The company have, as far as I can ascertain, supplied the items in all good faith. We only have the word of the OP that the tubers were planted and grown on in the correct manner and that she has not caused them to be unviable by her own actions..however unwittingly. To contact the company after two months and then expecting recompense because they haven't germinated is perhaps a little optimistic IMHO.

    I'm assuming this is a fairly well established online horticultural retailer and as such will have their own T&Cs which is where I would start first. Yes, I know nobody reads them..I don't either.
    I'd also read reviews.

    And before anybody jumps down my throat I'm not saying the OP hasn't genuinely made every effort to grow these tubers and that they were fit for purpose on dispatch but sometimes it's necessary to play Devils Advocate - especially where horticultural products purchased mail order is concerned. I think given all the variables, buying online plants must - very occasionally - involve a risk that you may end up with something that doesn't perform as expected.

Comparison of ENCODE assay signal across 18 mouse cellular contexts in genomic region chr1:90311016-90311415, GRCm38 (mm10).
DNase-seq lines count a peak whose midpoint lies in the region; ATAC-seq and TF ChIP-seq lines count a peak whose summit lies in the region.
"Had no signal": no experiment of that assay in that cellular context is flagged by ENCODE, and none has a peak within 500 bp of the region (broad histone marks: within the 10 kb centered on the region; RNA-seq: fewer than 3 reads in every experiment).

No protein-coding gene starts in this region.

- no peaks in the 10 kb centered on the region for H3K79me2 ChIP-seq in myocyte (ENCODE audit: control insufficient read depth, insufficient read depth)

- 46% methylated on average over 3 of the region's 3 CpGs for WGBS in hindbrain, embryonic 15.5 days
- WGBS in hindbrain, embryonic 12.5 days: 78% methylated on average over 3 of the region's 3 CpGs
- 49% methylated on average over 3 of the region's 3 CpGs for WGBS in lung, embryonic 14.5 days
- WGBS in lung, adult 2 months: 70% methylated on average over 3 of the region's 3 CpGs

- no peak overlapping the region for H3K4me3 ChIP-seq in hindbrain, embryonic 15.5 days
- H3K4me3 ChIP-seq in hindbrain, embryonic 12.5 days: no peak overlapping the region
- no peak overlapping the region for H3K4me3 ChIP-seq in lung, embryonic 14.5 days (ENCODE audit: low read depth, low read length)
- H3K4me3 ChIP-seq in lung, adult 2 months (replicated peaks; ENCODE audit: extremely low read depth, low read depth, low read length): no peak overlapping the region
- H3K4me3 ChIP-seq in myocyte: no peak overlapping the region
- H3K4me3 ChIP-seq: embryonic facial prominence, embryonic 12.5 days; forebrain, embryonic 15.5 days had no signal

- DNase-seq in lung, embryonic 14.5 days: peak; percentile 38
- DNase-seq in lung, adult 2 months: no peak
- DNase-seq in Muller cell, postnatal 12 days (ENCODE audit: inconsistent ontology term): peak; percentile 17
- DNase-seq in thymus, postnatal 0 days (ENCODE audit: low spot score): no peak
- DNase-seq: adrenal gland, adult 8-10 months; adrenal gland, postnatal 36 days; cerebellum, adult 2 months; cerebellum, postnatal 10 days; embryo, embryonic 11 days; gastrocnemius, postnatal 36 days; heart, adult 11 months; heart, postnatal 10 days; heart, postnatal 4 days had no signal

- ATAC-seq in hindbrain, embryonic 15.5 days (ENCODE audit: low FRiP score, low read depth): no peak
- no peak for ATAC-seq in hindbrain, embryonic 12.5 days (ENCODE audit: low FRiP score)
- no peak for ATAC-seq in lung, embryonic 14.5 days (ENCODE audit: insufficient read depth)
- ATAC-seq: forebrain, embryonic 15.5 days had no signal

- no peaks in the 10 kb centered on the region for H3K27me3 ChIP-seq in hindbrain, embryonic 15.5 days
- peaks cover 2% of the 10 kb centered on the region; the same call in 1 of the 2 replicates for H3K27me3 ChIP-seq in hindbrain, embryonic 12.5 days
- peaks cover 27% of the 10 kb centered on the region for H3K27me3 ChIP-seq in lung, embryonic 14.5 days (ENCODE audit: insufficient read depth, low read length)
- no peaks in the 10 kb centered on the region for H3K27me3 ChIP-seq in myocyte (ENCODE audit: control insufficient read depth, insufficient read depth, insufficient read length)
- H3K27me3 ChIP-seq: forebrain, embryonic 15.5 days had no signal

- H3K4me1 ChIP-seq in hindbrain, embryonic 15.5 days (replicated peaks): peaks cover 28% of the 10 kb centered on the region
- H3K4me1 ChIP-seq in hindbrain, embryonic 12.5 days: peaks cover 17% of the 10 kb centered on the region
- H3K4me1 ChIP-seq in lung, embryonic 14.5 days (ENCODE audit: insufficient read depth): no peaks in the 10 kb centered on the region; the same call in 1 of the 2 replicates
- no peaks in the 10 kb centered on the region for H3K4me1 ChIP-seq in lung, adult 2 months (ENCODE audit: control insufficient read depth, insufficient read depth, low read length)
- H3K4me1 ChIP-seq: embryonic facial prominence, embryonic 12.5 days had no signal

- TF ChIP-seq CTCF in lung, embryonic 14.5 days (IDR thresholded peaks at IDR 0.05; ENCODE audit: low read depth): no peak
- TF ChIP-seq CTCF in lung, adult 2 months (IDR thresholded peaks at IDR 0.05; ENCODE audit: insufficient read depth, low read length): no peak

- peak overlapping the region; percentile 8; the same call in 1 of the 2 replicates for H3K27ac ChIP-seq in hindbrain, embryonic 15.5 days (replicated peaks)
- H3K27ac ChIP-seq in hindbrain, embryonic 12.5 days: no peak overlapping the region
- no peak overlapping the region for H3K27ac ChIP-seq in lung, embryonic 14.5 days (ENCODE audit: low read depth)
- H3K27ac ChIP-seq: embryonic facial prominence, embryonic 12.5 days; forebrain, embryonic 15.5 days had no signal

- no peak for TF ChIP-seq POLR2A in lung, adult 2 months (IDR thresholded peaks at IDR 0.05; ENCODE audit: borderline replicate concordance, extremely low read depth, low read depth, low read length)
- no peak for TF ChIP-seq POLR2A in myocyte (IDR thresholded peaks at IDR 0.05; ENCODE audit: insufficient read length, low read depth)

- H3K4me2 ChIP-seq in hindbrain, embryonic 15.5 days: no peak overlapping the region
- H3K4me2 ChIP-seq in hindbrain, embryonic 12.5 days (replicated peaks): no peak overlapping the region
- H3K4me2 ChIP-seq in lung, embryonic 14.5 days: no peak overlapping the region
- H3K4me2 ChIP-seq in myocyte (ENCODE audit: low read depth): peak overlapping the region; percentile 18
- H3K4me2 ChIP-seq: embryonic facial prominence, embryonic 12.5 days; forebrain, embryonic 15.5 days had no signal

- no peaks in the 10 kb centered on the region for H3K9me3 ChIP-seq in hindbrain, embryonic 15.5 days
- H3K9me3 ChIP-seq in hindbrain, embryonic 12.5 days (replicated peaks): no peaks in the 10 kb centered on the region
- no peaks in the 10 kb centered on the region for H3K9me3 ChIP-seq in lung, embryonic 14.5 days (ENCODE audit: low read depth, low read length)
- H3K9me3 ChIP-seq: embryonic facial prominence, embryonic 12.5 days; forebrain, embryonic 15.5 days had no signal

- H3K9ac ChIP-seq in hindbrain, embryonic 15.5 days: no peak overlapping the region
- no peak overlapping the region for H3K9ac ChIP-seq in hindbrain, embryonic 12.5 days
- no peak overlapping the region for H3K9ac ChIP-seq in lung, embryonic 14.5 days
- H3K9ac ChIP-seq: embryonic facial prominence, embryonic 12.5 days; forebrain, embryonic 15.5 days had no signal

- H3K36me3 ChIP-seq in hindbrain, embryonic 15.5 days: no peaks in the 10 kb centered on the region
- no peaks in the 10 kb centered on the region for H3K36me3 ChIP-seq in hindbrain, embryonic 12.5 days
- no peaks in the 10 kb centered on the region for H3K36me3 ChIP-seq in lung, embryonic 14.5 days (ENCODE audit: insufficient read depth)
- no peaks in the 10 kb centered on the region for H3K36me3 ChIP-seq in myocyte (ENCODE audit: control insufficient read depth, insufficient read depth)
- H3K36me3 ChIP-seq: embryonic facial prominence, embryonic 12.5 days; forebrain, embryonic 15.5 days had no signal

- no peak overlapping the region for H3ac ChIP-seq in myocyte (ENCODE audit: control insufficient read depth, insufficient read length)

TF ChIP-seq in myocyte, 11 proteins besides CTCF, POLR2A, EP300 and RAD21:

FWIW I don't use mail order for plants..apart from trees. 
    Although I do appreciate not everyone can get to a GC or nursery.

    I also appreciate my post doesn't come across as being overly supportive (apologies for that) but in this instance I'd have a moan, post an online review, vow never to use this company again and move on. Yes, I know it's annoying, but chasing what I assume is a relatively small sum may prove to be more stress than its worth.